first_imgIt’s been an exciting time for Circles Around The Sun, the band that emerged after creating the setbreak music at Fare Thee Well. Though previously imagined as a one-off project, the musicians of Circles Around The Sun – Neal Casal, Adam MacDougall, Mark Levy and Dan Horne – quickly realized just how much potential there was for more Circles music.The band debuted at Lockn’ Festival earlier this year, and kicked off a three night run with a show at the Hamilton Theatre in Washington, D.C. on Tuesday. They followed that up with a night at the Brooklyn Bowl in New York, bringing their Grateful Dead inspired, exploratory music to the beloved venue for a great night.Neal Casal Promises New Music And Future Tours Ahead For Circles Around The SunThanks to taper Matt Moricle, we can listen to the full audio from last night’s performance below.last_img

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first_imgIncreased partnership workingbetween employers and unions has helped reduce the number of strike actions inthe UK.The Office forNational Statistic research shows that the strike rate in the UK fell from 12days to 10 per 1,000 workers in 2000, promoting the UK to sixth in a ranking ofthe EU’s member states with the lowest frequency of industrial actionIndustrial action inthe EU as a whole was reduced by 42 per cent in the five-year period between1995 and 1999. The strike rate was reduced by 43 per cent in UK in the sameperiod. The TUC attributes itto partnership working. A spokesperson said, “Strikes are at an all-timelow in the UK and partnership is now the most common approach to industrialrelations. Most employers no longer see unions as adversaries, but as sensiblepartners to involve in the successful running of organisations. “But whenrelationships do break down in the workplace and employers behave badly, unionscan still use the threat of industrial action to protect the rights of theirmembers at work.”The UK’s rate ofstrike action is three times less than the average for member countries of theOrganisation for Economic Co-operation and Development. The UK has the tenthlowest strike rate in the OECD. Comments are closed. Related posts:No related photos. Union partnerships cut UK strikesOn 24 Apr 2001 in Personnel Today Previous Article Next Articlelast_img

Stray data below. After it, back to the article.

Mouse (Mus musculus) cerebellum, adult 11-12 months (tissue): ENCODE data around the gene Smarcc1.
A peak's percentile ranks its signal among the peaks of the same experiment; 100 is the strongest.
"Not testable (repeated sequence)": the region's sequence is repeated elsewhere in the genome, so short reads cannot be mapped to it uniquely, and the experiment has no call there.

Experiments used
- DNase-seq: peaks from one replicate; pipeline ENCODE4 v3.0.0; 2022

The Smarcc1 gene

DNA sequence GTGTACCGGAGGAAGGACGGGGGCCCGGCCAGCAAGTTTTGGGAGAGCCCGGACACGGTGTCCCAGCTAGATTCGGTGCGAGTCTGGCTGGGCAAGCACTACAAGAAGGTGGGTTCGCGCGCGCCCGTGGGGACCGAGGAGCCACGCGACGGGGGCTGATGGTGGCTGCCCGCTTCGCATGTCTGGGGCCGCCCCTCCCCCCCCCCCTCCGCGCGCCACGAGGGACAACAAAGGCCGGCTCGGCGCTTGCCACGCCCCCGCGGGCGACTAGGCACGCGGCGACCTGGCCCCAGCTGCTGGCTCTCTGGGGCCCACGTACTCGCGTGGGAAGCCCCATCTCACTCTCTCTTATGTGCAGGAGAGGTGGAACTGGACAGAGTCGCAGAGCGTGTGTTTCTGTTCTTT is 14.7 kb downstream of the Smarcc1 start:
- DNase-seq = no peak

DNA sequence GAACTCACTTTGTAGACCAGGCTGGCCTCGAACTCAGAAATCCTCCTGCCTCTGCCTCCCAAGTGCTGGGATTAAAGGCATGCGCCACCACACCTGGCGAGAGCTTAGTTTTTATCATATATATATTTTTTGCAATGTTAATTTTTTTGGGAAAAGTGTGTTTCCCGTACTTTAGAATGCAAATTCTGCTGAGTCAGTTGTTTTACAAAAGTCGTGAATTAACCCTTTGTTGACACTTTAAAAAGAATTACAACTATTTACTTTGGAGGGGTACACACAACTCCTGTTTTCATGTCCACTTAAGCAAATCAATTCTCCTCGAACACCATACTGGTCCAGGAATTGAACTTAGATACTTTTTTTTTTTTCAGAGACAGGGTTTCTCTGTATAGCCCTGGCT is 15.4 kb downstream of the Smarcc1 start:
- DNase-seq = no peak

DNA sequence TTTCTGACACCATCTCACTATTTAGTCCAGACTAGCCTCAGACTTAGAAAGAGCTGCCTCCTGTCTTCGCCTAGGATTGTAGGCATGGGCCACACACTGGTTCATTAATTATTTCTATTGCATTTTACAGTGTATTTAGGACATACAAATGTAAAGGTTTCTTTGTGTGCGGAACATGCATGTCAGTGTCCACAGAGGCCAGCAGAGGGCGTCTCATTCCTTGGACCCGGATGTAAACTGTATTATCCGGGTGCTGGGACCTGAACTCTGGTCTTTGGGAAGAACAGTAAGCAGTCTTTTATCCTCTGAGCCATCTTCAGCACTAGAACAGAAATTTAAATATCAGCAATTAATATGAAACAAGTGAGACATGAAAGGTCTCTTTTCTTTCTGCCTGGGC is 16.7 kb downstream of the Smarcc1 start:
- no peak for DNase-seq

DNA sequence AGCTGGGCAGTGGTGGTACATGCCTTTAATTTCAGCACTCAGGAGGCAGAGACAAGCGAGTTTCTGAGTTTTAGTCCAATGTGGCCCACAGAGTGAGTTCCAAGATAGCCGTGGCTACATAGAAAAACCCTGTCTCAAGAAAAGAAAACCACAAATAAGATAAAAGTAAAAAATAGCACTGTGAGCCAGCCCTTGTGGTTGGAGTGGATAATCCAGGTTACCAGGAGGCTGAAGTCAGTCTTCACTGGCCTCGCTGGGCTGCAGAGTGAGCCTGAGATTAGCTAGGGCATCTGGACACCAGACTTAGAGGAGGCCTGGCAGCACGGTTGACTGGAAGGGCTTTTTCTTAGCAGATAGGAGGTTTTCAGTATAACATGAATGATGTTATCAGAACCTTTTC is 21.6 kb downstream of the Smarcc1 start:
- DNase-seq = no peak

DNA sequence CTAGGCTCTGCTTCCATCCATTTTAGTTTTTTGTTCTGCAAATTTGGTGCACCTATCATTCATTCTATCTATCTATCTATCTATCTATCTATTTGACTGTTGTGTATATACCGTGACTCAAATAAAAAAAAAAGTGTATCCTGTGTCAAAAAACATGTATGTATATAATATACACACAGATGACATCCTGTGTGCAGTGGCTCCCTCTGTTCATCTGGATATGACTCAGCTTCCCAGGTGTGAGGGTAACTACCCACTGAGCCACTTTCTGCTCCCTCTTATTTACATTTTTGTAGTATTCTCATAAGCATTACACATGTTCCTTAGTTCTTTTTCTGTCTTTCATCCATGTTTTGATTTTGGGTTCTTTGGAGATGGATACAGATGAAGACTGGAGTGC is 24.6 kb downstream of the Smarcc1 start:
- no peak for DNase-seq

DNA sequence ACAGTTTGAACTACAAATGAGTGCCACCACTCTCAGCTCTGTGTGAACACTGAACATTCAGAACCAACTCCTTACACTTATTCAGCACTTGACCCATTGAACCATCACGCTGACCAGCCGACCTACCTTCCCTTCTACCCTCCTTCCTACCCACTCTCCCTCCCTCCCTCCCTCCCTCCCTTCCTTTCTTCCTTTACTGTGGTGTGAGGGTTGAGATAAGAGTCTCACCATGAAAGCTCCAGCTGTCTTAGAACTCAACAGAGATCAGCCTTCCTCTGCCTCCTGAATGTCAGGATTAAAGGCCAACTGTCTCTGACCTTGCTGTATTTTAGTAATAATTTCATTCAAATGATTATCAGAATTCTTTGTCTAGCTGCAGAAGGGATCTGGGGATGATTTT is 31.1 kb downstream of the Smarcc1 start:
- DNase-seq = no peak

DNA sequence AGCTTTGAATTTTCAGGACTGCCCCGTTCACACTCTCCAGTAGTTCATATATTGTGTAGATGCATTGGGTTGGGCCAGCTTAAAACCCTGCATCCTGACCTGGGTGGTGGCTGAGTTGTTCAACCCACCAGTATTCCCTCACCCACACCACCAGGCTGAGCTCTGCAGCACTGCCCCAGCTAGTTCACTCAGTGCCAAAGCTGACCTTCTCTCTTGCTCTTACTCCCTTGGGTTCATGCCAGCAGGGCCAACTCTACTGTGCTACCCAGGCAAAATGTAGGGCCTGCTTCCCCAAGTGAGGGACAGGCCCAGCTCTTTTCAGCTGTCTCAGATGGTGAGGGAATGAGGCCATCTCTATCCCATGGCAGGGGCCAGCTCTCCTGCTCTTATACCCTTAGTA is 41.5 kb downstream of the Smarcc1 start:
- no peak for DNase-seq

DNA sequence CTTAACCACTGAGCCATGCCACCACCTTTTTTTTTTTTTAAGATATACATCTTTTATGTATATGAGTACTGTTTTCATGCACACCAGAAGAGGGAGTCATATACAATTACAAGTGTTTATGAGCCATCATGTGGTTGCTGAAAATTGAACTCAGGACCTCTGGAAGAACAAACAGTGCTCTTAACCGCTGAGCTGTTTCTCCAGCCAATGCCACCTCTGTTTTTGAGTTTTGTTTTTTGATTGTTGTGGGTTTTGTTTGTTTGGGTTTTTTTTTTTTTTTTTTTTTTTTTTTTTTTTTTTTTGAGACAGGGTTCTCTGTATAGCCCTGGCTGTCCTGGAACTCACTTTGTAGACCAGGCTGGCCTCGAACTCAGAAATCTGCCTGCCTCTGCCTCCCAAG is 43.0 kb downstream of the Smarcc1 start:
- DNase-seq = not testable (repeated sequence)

first_imgStress is the biggest single health and safety problem in the workplace,according to a TUC survey published last week. The poll of more than 500 union safety representatives revealed that stresswas the biggest health and safety concern in almost 60 per cent oforganisations, well ahead of back pain and repetitive strain injury. Owen Tudor, the TUC’s health and safety specialist, said the survey revealswhy employers should take stress seriously. He welcomed the Health & Safety Executive’s (HSE) proposals to introduceminimum stress management standards before the end of the year. He said: “Unions consider this as long overdue. This is not just ahealth and safety issue, it is a personnel issue. It is about how you organisework.” Tudor said the TUC would use the HSE’s powers to investigate stresscomplaints once the standards have been introduced, as a way of tackling employersthat persistently ignore the problem. Comments are closed. Previous Article Next Article Related posts:No related photos. Stress tops list of staff health concernsOn 14 Jan 2003 in Personnel Todaylast_img

first_imgA Twitter map made by a team from Oxford University predicted the outcome of the US election. Dr Mark Graham and his team from the Oxford Internet Institute collected 30 million tweets referring to Obama and Romney between 1 October and 1 November. The map displayed a total of 132,771 tweets mentioning Obama and 120,637 referring to Romney.Graham commented, “I doubted that they would accurately predict that Obama would win in Texas, or that Romney would win in Massachusetts. But the overall outcome was accurate. They also reveal that many internet users in California, Texas, and much of the country prefer talking about Obama to talking about Romney.”He added, “The point of the work wasn’t to predict the election, but rather to understand the geography of online election-related information. It turned out that the number of references to Obama as opposed to Romney are surprisingly similar to their actual poll numbers.last_img

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